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Strange things going on in Santa Barbara ... involving seals and sea lions being attacked by juvenile white sharks.  To start with, the pinnipeds (seals and sea lions) are young themselves and underweight, which means they're undernourished.  That translates to not having found enough to eat.  On top of that, they're showing up wounded, with big bites from the jaws of smaller white sharks -- juveniles.  Shark researchers are analyzing local conditions, trying to make sense of this.  One expert reports that for two years the classic summer upwelling of ocean currents has not occurred.  This upwelling brings large amounts of food with it -- nutrients of all forms, including small and large fish.

As a result, all kinds of ocean animals -- including baby sharks, baby seals and sea lions -- are not getting the food they need. They are resorting to unusual behavior to nourish themselves. Young white sharks are attacking seals instead of fish, and seals are going hungry. Normally, juvenile white sharks don't try to hunt seals until they've grown to 9-10 feet in length. For a 6-foot shark to grab at a seal or sea lion is not normal. The Santa Barbara Marine Mammal Center (SBMMC) had to euthanize a yearling female sea lion with a gash in its back on September 9th.  The 40-lb. seal shown below was attacked in August (photo courtesy Shark Research Committee).

40-lb seal shows bites

"For juvenile white sharks to attack big seals is very unusual," shark expert Ralph Collier comments. The natural world's predator-prey relationships have been carved out of time itself.  The survival instinct -- which in the animal world is pretty simple: growing to adulthood and participating in biological reproduction -- rules behavior.  Says Collier: "When animals ignore their survival instincts, that tells you something is wrong."
What could be the cause of the lack of upwelling? Is it natural, or is it man-made? Navy warfare-testing zones off our shores have been conducting many different kinds of experiments, involving use of explosives, electromagnetic frequencies and chemicals. The public has been informed that ocean animal species may suffer and die as a result.  This is known as "taking" in the military's environmental language.  It could be that these ongoing experiments (see our Navy Warfare Testing page for more) have affected currents, which in turn affect food supply.  EIRs (environmental impact reports) were conveniently skipped as these programs were implemented and the window given for public response was very brief.  Further observation is needed; please report your shark-related sightings to the Shark Research Committee.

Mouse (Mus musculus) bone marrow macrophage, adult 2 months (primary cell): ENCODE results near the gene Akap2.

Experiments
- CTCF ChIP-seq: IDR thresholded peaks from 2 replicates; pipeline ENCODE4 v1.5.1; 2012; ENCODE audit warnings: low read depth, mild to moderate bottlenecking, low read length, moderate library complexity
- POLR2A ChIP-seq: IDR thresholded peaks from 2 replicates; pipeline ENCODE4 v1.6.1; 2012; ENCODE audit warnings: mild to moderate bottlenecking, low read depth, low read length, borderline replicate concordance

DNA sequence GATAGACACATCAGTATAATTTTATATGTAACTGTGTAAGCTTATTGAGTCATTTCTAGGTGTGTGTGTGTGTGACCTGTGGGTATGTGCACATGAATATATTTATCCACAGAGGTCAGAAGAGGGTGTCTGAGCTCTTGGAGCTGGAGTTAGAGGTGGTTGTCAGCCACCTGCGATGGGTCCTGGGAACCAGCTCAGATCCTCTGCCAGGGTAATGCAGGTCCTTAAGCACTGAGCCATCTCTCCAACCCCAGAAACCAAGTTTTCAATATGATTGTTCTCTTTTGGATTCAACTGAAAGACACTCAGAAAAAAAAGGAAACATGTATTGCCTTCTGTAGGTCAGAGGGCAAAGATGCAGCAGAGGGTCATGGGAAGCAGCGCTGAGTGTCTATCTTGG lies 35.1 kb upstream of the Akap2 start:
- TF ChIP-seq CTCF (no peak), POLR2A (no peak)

It's crawling with them. They're making a comeback, swimming around in the kelp, skinny and lithe, 4-5 feet long (near-adult juveniles). Practically wiped out thanks to the "soup" business, you can guess why they have their name. I could swear one followed me the other day, darting through the kelp, keeping pace as I watched it from above. My favorite shark researcher tells me that ocean animals have only one imperative: to make it to adulthood to reproduce. That's biology, plain and simple. Why tangle with a spidery yellow-colored unknown entity making lots of splashes at the surface? Here's a YouTube of soupfins in La Jolla:

Update on White Shark Sightings: Monday, July 2nd at La Jolla Shores made the news.  A 14-to-16-footer was seen underwater, close enough to shore to shut down nearby beaches including La Jolla Cove. Not officially reported was another sighting four days later (Friday): a surfer paddling north at Boneyards (Swami's, Encinitas) saw a 14-foot shark beneath him an hour before sunset.  July 16th, Tuesday, brought a third sighting: lifeguards at Torrey Pines State Beach saw a 12-foot shark heading north just before 3 p.m.  These would all be what are being code-named "jumbos" (great whites).  So we do have some small adults roaming around, but none have actually done anything, not even taken a closer look at anyone! Remember that whites don't exist in great numbers, and remember the predator-prey relationship. Where the food (seal population) is, sharks go -- just like people: "refreshments offered" always brings them in!

Jellyfish are plankton eaters and drift where the current and wind takes them. Not usually a drastic problem in Southern California waters, they have become a bit scarier this year, sized like King Kong and about as black and hairy. The giant jellies are washing up on the beaches up to 5 feet across, with 10-foot tentacles. A Solana Beach lifeguard reported seeing two of these at once in deep water just off Tabletop reef ... they washed up at Seaside later in the day. A swimmer at La Jolla Cove said he saw a giant jelly totally submerged with dozens of garibaldi feasting on it. Evidently striped sea bass and garibaldi love to eat jellies! Believe it or not, even the big jellies are fragile, and coastal waves break them into pieces. Yet the pieces can sting and tentacles can wind around you like a rope. A bit of chop or wind swell can sail a jelly right into you. Here are the big ones ... seen all through Southern California waters this July:

Giant black jellyfish